Tuesday, September 30, 2014

Indie +2 Bundle In Its Last Hours At The Bundle of Holding

Over at the Bundle of Holding they are in the last hours of a bundle full of great indie female game designers. At the time of this post (18 hours to go!) they had only sold 554 bundles. This is criminally negligent on the part of the tabletop gaming community. Click through on that convenient link and get some great DRM-free gaming PDFs for your gaming collections.

For the base price of $9.95 (US dollars, of course) you get three great games: Awesome Adventures by Willow Palecek (a streamlined hack of the Spirit of the Century SRD), Cogs, Cakes and Swordsticks by Lynne Hardy (a game of Steampunk adventure in Jolly Old England) and Tragedy In Five Parts by Michelle Lyons-McFarland (a Shakespearean role-playing game). The retail value on these PDFs would be $30, but through the Bundle of Holding, you can get them for a third of that.

But! The fun comes in when you sweeten the pot and go over the base price. If you bid over the threshold amount (just over $20 at the time of this post) you will get an exciting variety of other RPGs as well. Another Fine Mess by Ann Dupuis is a classic adventure for the Fudge RPG that allows to you play animal characters. Blade & Crown by Rachel Kronick combines the faux realism of 80s fantasy adventure RPGs with the narrativist sensibilities of indie RPG design. Cartoon Action Hour by Cynthia Celeste Miller takes you back to the days of your favorite Saturday Morning Cartoons of the 80s. Monsters & Magic by Sarah Newton combines old school gaming with new school approaches into a fast and fun fantasy roleplaying game. Shelter In Place by J. R. Blackwell is a live action role-playing game of zombie fun. Steal Away Jordan by Julia Bond Ellingboe is an exploration of slavery. Not for everyone, but it is still an intriguing game.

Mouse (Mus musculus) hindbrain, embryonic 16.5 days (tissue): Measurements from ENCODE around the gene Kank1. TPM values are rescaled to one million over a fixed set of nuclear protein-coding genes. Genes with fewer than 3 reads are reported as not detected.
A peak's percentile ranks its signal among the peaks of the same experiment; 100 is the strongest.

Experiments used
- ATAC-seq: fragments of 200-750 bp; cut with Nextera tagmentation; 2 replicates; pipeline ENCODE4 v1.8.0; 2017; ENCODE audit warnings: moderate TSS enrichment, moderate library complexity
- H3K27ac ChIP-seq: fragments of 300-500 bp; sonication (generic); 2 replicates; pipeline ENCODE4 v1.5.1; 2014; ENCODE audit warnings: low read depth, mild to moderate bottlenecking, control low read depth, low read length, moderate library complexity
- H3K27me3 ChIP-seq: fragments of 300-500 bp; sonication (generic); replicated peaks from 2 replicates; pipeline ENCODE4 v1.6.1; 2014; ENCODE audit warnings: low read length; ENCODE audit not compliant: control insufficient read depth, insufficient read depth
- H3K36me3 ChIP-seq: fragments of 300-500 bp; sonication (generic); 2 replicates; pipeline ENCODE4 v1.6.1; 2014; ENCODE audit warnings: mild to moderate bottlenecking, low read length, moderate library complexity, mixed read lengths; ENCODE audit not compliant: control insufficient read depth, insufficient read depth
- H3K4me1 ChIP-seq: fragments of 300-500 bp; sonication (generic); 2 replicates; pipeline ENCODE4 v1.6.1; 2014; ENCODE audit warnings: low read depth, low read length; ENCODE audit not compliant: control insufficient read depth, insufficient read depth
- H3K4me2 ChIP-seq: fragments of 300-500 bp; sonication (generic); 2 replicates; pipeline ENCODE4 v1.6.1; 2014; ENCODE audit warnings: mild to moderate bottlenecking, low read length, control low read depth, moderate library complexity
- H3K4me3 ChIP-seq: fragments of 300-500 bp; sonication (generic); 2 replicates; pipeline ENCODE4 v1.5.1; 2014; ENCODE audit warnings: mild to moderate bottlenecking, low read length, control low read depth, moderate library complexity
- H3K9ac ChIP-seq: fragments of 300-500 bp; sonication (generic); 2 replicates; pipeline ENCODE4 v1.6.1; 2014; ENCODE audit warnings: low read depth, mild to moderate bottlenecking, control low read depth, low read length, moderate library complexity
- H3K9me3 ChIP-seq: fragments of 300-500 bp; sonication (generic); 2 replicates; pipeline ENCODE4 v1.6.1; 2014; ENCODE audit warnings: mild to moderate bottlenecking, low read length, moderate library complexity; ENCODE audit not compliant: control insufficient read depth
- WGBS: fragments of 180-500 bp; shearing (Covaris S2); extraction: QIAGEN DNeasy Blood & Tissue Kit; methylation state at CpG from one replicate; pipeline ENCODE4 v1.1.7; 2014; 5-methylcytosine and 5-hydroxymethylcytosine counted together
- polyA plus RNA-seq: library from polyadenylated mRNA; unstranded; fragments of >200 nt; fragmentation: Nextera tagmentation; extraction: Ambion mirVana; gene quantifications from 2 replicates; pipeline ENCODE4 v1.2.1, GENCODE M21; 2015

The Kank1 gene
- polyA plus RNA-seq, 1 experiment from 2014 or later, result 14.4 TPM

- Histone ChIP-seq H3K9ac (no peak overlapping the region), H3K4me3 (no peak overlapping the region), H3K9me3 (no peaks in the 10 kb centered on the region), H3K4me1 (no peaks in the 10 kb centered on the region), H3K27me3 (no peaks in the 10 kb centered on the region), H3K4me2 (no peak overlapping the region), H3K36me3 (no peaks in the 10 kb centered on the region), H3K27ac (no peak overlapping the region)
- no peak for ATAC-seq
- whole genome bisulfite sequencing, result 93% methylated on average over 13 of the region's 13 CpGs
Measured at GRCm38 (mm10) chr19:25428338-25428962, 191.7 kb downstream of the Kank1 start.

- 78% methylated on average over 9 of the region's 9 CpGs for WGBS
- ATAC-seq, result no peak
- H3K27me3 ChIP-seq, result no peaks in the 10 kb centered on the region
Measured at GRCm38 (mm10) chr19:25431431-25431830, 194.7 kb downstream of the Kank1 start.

Why should you support a bundle like this? Two reasons. First, the games are cool, interesting and fun. Second, diversity is always a good thing. Gamers can get locked in their ways and only play the same games, sometimes for decades. Consider getting exposed to new outlooks like the Five Year Mission of the Enterprise and "explore strange new worlds, to seek out new life and new civilizations." You might find your next favorite game if you look around.

Friday, September 26, 2014

The Last Parsec On Kickstarter

Pinnacle Entertainment Group has a new Kickstarter running for their new sci-fi Savage Worlds setting, The Last Parsec. With the new Kickstarter comes a press release that details some information on the game, the Kickstarter, and includes links to more information. Those already interested will likely enjoy looking at this primer PDF for The Last Parsec that goes into a little more depth on the setting and races available. Of note, The Last Parsec will require the Savage Worlds core rules and Savage Worlds Science Fiction Companion to play.

Tuesday, September 23, 2014

Looking At Little Wizards - An All Ages Fantasy RPG

After a brief pause, +David Rollins gives up some opinions on Little Wizards, an all ages fantasty RPG from Crafty Games. There is also a free preview available of the game on RPGNow.

By David Rollins

Another Gen Con has come and gone and as the dust settles down on this year's ENnie Awards you may be sifting through the winners looking for gold, but if you are a parent looking for a good RPG to play with your kids you should be looking at one of this year's nominees.

Little Wizards from Crafty Games was nominated for the Best Family Game ENnie and while it did not win, it is worth considering if you are looking for a quality RPG to share with your kids.

The layout works well on multiple formats. I read the the pdf copy I received for review on my laptop, my desktop and even my phone. The two columns on square pages worked well on a wide screen and the columns fit easily on my phone screen so I could read a half-page at a time with no trouble. I also printed it out so I could get a feel for how the art worked in the book form.